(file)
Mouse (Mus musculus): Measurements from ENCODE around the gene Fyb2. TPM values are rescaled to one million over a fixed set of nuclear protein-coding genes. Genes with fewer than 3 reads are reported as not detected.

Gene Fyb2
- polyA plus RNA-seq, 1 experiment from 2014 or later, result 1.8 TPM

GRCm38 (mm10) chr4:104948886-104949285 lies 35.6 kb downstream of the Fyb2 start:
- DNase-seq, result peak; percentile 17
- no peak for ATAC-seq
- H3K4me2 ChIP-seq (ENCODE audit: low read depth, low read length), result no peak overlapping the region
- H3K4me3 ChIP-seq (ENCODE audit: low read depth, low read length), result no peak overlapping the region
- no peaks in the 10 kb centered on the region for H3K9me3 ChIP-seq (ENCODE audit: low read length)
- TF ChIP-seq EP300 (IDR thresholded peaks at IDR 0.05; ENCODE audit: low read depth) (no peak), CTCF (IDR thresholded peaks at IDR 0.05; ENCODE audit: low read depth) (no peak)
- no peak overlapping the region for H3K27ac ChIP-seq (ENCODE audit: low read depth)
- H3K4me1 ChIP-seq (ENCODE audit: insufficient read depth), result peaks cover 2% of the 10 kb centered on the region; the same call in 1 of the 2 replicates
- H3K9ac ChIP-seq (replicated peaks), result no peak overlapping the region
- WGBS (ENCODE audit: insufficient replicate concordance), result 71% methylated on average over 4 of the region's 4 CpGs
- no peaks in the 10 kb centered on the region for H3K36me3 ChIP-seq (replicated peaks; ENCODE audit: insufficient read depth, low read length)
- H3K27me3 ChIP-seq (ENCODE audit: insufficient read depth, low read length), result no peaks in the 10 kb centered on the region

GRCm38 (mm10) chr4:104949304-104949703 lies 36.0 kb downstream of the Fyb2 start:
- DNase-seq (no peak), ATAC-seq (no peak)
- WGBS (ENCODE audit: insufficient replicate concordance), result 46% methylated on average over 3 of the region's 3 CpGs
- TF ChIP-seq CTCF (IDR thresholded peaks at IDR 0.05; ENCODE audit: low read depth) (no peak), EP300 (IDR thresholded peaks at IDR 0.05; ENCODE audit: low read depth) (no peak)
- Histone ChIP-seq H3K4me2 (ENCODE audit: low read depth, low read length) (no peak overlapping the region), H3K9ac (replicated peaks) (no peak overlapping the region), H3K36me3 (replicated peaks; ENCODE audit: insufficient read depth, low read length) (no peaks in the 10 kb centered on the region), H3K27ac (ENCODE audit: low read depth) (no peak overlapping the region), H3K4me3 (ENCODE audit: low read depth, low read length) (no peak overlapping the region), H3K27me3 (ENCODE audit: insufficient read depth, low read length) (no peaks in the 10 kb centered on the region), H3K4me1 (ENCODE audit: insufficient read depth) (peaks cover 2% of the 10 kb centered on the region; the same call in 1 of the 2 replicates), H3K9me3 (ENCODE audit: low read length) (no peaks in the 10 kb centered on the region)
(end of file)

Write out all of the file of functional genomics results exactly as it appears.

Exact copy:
Mouse (Mus musculus): Measurements from ENCODE around the gene Fyb2. TPM values are rescaled to one million over a fixed set of nuclear protein-coding genes. Genes with fewer than 3 reads are reported as not detected.

Gene Fyb2
- polyA plus RNA-seq, 1 experiment from 2014 or later, result 1.8 TPM

GRCm38 (mm10) chr4:104948886-104949285 lies 35.6 kb downstream of the Fyb2 start:
- DNase-seq, result peak; percentile 17
- no peak for ATAC-seq
- H3K4me2 ChIP-seq (ENCODE audit: low read depth, low read length), result no peak overlapping the region
- H3K4me3 ChIP-seq (ENCODE audit: low read depth, low read length), result no peak overlapping the region
- no peaks in the 10 kb centered on the region for H3K9me3 ChIP-seq (ENCODE audit: low read length)
- TF ChIP-seq EP300 (IDR thresholded peaks at IDR 0.05; ENCODE audit: low read depth) (no peak), CTCF (IDR thresholded peaks at IDR 0.05; ENCODE audit: low read depth) (no peak)
- no peak overlapping the region for H3K27ac ChIP-seq (ENCODE audit: low read depth)
- H3K4me1 ChIP-seq (ENCODE audit: insufficient read depth), result peaks cover 2% of the 10 kb centered on the region; the same call in 1 of the 2 replicates
- H3K9ac ChIP-seq (replicated peaks), result no peak overlapping the region
- WGBS (ENCODE audit: insufficient replicate concordance), result 71% methylated on average over 4 of the region's 4 CpGs
- no peaks in the 10 kb centered on the region for H3K36me3 ChIP-seq (replicated peaks; ENCODE audit: insufficient read depth, low read length)
- H3K27me3 ChIP-seq (ENCODE audit: insufficient read depth, low read length), result no peaks in the 10 kb centered on the region

GRCm38 (mm10) chr4:104949304-104949703 lies 36.0 kb downstream of the Fyb2 start:
- DNase-seq (no peak), ATAC-seq (no peak)
- WGBS (ENCODE audit: insufficient replicate concordance), result 46% methylated on average over 3 of the region's 3 CpGs
- TF ChIP-seq CTCF (IDR thresholded peaks at IDR 0.05; ENCODE audit: low read depth) (no peak), EP300 (IDR thresholded peaks at IDR 0.05; ENCODE audit: low read depth) (no peak)
- Histone ChIP-seq H3K4me2 (ENCODE audit: low read depth, low read length) (no peak overlapping the region), H3K9ac (replicated peaks) (no peak overlapping the region), H3K36me3 (replicated peaks; ENCODE audit: insufficient read depth, low read length) (no peaks in the 10 kb centered on the region), H3K27ac (ENCODE audit: low read depth) (no peak overlapping the region), H3K4me3 (ENCODE audit: low read depth, low read length) (no peak overlapping the region), H3K27me3 (ENCODE audit: insufficient read depth, low read length) (no peaks in the 10 kb centered on the region), H3K4me1 (ENCODE audit: insufficient read depth) (peaks cover 2% of the 10 kb centered on the region; the same call in 1 of the 2 replicates), H3K9me3 (ENCODE audit: low read length) (no peaks in the 10 kb centered on the region)